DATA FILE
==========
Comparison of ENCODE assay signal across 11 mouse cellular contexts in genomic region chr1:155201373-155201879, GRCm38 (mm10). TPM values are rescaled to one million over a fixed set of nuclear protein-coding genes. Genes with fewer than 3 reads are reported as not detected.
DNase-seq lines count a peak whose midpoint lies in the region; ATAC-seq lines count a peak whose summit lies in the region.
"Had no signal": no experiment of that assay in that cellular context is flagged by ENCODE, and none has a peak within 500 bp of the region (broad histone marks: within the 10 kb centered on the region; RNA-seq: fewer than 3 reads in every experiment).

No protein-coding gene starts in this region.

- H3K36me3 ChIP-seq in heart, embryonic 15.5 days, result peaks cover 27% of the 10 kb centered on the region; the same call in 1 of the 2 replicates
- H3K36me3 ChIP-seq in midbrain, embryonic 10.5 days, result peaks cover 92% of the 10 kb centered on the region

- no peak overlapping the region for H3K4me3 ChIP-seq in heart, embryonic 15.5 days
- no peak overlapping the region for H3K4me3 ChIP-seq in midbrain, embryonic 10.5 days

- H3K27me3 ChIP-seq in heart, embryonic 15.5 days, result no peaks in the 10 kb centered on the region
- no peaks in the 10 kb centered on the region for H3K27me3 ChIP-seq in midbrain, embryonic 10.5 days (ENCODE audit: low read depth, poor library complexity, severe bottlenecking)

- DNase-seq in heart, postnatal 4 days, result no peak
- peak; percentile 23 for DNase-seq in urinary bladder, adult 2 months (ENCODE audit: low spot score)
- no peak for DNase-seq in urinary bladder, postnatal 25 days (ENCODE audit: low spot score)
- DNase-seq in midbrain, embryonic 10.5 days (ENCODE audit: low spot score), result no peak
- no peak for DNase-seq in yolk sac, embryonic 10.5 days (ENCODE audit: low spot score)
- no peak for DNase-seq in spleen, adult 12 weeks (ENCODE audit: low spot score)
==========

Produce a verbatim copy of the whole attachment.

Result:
Comparison of ENCODE assay signal across 11 mouse cellular contexts in genomic region chr1:155201373-155201879, GRCm38 (mm10). TPM values are rescaled to one million over a fixed set of nuclear protein-coding genes. Genes with fewer than 3 reads are reported as not detected.
DNase-seq lines count a peak whose midpoint lies in the region; ATAC-seq lines count a peak whose summit lies in the region.
"Had no signal": no experiment of that assay in that cellular context is flagged by ENCODE, and none has a peak within 500 bp of the region (broad histone marks: within the 10 kb centered on the region; RNA-seq: fewer than 3 reads in every experiment).

No protein-coding gene starts in this region.

- H3K36me3 ChIP-seq in heart, embryonic 15.5 days, result peaks cover 27% of the 10 kb centered on the region; the same call in 1 of the 2 replicates
- H3K36me3 ChIP-seq in midbrain, embryonic 10.5 days, result peaks cover 92% of the 10 kb centered on the region

- no peak overlapping the region for H3K4me3 ChIP-seq in heart, embryonic 15.5 days
- no peak overlapping the region for H3K4me3 ChIP-seq in midbrain, embryonic 10.5 days

- H3K27me3 ChIP-seq in heart, embryonic 15.5 days, result no peaks in the 10 kb centered on the region
- no peaks in the 10 kb centered on the region for H3K27me3 ChIP-seq in midbrain, embryonic 10.5 days (ENCODE audit: low read depth, poor library complexity, severe bottlenecking)

- DNase-seq in heart, postnatal 4 days, result no peak
- peak; percentile 23 for DNase-seq in urinary bladder, adult 2 months (ENCODE audit: low spot score)
- no peak for DNase-seq in urinary bladder, postnatal 25 days (ENCODE audit: low spot score)
- DNase-seq in midbrain, embryonic 10.5 days (ENCODE audit: low spot score), result no peak
- no peak for DNase-seq in yolk sac, embryonic 10.5 days (ENCODE audit: low spot score)
- no peak for DNase-seq in spleen, adult 12 weeks (ENCODE audit: low spot score)